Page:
MRR Movie Review: Prom


Movie review: "Prom"

-- Rating: PG (Mild language and a brief fight)
Length: 104 minutes
Release Date: April 29, 2011
Directed by: Joe Nussbaum
Genre: Drama and Comedy

"Prom" can be described as a drama/comedy film about some teenagers about to attend their high school prom. Describing the film in one sentence, however, does it great injustice. "Prom" is probably the only movie with producers brave enough to break from the traditional Hollywood portrayal of prom night as an appalling ordeal. In this movie, prom night is treated with solemnity free from the irony the tradition often attracts in other different films.

The movie chronicles the final week leading up to Brookside High School's senior prom. Nova Prescott (Aimee Teegarden) is the class president and the prom night's chief organizer. She is also an unrelenting champion of her school's spirit and is determined to ensure that nothing goes wrong on this auspicious day. Prescott is incensed by the fact that, wherever she looks, guys are devising ingenious ways of asking their potential dates out. This is appalling to her because the boy she is interested in, Brandon Roberts (Jonathan Keltz), doesn't quite view her in the same light. Roberts is just interested in carpooling with her, and even this isn't a big deal according to him. Unfortunately for her, a fire razes down all the props and decorations for prom.

The school principal forces bad boy Jesse Richter (Thomas McDonell) to assist Prescott in salvaging the situation. Richter has been told to work on reconstruction of the prom props as a punishment for his truant behavior. As would be expected, the two are almost the exact opposites and cannot stand each other. Seasoned movie fans will recognize this as a prelude to romantic interest between the two.

This romantic storyline is only one of many subplots in the film. Simone Daniels (Danielle Campbell) is a beautiful girl who cannot bring herself to choose between two guys with a crush on her. Senior Tyler Barso (DeVaughn Nixon) is romantically involved with both Jordan Lundley (Kylie Bunbury) and her lab partner Lucas Arnaz (Nolan Sotillo). There is even a subplot involving senior Mei Kwan (Yin Chang) who lacks the courage to inform her boyfriend Justin (Jared Kusnitz) that she is traveling out of state for her college education. Apart from these numerous subplots, the film also incorporates several gags in its story.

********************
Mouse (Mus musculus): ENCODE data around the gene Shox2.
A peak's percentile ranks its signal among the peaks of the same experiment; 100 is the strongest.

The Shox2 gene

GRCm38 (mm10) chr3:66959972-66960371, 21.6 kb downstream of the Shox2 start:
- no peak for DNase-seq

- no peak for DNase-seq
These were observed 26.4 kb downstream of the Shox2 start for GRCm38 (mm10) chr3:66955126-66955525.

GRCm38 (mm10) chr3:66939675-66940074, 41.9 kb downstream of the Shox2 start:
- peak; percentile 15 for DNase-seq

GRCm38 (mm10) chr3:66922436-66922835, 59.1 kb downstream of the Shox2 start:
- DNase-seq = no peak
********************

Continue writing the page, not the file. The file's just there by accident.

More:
If there is a moment in the life of every teenage American student that is filled with a lot of expectations, contradictions, and disappointments, it is prom. The fact that it is practically the last party for high school seniors and marks the beginning of college life (and by extension adulthood) is just one of the sources of these contradictions.

Most of those who have watched the movie say that it grows on you, as at the beginning of "Prom," one gets the feeling that it is a bit innocuous, but it slowly becomes an after school trifle with a heart of its own. Viewers get the message that prom isn't as significant as most people think it is.

"Prom" is essentially a Disney drama focused on the craziness and heartache that normally surrounds a high school prom night. Some critics have said that the movie was intended to be 2011's "Valentine's Day."

The story is told in the vein of fourteen different intersecting stories. The screenwriting was done by Katie Wech, and she succeeded in many ways. For once, she gave each of the characters adequate screen time as she did not want to give undue advantage to the lead character. The film was tightly written and the chemistry between the ensemble cast members is clear to all viewers. The characters might be a bit predictable but nobody can say that "Prom" is based on an oversimplified story since it has more to offer than teenage squeals and giggles.
Some suggest the film is puritan because it takes place in Disney's clean dimension. This might be true since "Prom" lacks the messier parts of high school life that many films in this category tend to include. All the students drink soda pop and it seems as if no student has a sex life.

The "Prom" is mostly targeted at teenage girls around the age of sixteen. The movie will offer a safe and easy escape for this audience into the world portrayed in the movie. It is clear that the screenwriter intended it to be family-friendly, a feat she obviously achieved.

Rating: 2 out of 5 stars

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